The frame’s open string pattern allowed advanced players to take huge cuts at the ball without risking overhitting, as the ball would dive in when it approached the baseline. Over the years, the Pure Drive dominated sales worldwide, and allowed frame manufacturing newcomers, Babolat, to establish itself as a leading brand in the ultra competitive tennis market. Nowadays, the classic blue colour of the Pure Drive is prevalent, not only in the Babolat line, but also in each other company’s lineup. As the saying goes, “adapt, or die”. The newest edition of the Pure Drive is not unlike its predecessors. When a racket is as good as the Pure Drive, it is important that its evolutions be subtle improvements, rather than drastic redesigns. Babolat did just that with its newest edition.
With the introduction of SMAC technology in the hoop, the 2020 Pure Drive has incredible ball pocketing, and better comfort than ever before. Whereas in years past players sacrificed some feel and control in order to play with a Pure Drive, this edition feels more connected to the ball, while maintaining all its core elements that have made it one of the true classics of the game. With its four different weight categories, there is also a Pure Drive for everyone, the lightest one being geared most toward the beginner looking to improve their game and the heaviest, a racket that will compliment a fast, powerful stroke.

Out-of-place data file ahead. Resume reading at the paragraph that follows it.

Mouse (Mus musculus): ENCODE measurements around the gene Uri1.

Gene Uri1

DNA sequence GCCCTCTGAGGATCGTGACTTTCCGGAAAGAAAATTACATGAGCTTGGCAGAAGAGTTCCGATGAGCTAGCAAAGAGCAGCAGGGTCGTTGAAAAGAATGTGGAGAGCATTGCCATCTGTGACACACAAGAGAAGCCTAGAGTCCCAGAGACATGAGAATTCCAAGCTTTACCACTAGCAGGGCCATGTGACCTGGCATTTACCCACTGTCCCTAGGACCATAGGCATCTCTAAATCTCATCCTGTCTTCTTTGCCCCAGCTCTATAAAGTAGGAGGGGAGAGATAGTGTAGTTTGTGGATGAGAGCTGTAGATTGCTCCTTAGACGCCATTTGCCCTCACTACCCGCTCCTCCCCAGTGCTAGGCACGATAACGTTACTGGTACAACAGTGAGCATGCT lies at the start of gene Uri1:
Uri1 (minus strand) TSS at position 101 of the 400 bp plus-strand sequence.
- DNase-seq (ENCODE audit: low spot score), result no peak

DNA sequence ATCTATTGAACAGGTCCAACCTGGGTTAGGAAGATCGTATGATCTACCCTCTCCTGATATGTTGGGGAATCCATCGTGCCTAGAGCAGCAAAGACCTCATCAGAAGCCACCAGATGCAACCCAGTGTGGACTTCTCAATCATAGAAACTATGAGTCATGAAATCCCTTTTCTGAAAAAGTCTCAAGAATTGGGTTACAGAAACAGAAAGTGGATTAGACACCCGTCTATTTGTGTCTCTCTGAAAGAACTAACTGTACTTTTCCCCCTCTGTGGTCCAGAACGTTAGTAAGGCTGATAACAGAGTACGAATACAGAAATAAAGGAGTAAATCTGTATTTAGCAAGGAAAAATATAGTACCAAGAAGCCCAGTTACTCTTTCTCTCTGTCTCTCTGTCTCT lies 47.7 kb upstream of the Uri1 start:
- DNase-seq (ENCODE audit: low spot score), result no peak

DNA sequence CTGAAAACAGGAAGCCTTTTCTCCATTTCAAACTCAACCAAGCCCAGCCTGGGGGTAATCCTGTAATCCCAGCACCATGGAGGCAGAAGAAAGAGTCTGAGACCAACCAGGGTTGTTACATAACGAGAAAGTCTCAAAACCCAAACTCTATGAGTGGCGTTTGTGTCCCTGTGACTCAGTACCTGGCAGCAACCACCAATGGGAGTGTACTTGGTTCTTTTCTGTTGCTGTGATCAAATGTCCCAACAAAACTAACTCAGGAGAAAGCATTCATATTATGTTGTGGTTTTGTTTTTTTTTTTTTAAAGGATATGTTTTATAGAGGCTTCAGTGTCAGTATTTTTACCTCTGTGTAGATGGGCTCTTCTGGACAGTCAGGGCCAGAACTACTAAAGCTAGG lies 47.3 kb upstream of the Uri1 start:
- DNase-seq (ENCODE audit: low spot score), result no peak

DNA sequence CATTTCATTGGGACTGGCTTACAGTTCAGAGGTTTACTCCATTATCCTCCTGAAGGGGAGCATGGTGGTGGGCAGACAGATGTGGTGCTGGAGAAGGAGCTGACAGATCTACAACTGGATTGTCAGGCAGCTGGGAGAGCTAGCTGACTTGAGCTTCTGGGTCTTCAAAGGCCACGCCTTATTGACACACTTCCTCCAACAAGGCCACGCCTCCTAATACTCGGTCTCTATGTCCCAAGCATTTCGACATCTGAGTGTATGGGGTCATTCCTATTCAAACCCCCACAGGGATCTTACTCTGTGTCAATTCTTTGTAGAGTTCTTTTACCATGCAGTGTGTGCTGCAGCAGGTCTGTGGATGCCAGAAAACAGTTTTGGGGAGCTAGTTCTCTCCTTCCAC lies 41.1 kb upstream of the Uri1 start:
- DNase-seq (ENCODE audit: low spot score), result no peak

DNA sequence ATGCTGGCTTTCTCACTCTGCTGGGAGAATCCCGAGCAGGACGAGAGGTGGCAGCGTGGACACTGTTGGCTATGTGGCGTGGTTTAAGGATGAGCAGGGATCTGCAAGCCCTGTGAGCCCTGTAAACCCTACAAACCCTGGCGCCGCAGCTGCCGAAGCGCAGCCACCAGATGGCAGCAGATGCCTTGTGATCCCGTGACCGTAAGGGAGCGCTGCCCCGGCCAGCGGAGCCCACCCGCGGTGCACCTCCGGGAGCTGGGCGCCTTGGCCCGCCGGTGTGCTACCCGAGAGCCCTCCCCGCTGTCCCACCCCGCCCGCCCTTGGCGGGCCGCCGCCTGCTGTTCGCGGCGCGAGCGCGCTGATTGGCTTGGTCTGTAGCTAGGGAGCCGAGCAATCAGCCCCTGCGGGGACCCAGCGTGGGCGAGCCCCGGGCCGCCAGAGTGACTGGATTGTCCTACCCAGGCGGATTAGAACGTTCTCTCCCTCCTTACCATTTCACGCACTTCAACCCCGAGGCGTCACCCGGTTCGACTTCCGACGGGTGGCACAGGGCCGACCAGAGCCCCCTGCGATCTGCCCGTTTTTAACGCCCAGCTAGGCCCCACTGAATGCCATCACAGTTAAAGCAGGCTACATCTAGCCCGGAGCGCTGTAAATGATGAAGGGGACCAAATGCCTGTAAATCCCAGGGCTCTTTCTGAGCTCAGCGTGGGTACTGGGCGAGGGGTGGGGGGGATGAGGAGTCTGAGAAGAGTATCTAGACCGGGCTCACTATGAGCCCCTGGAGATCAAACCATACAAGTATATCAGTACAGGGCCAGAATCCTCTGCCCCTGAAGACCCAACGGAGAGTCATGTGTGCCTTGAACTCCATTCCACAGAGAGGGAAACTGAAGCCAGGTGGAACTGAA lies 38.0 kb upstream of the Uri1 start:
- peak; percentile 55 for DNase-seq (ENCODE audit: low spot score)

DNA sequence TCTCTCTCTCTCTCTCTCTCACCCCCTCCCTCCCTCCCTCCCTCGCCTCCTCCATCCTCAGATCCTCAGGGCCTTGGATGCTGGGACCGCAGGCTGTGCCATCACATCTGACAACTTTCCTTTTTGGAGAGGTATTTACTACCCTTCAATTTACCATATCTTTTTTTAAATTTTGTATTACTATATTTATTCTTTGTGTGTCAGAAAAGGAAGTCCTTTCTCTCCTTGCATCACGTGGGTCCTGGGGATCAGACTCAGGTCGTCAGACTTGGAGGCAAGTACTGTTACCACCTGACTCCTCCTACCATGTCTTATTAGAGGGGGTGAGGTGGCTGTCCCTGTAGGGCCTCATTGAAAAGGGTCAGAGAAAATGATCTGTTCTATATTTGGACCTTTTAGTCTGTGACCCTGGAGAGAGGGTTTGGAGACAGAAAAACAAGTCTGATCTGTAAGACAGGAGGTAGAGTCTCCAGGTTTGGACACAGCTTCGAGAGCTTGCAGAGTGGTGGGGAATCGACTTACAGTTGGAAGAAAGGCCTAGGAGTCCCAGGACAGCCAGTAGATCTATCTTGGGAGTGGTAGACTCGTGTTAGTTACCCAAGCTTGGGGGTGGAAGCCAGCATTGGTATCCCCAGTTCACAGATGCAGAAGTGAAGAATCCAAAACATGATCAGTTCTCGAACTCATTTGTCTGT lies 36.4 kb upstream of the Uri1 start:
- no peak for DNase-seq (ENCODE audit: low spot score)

Head Graphene 360+ Gravity MP
It’s no secret at Rackets & Runners that this particular staff member has a fairly sizeable affinity toward this frame. As the proud owner of over 50 different rackets in my time as a tennis enthusiast, I have settled on the Gravity line as my racket of choice.
What makes the Gravity so special? Many players, myself included, have a hard time swallowing their pride, and moving from 95 or even 98 square inch rackets. We are addicted to the incredible connection to the ball that those frames provide us. But, we know deep in our hearts, that our games could do with a bit of forgivingness. Yes, that is a word. The Gravity fills this void.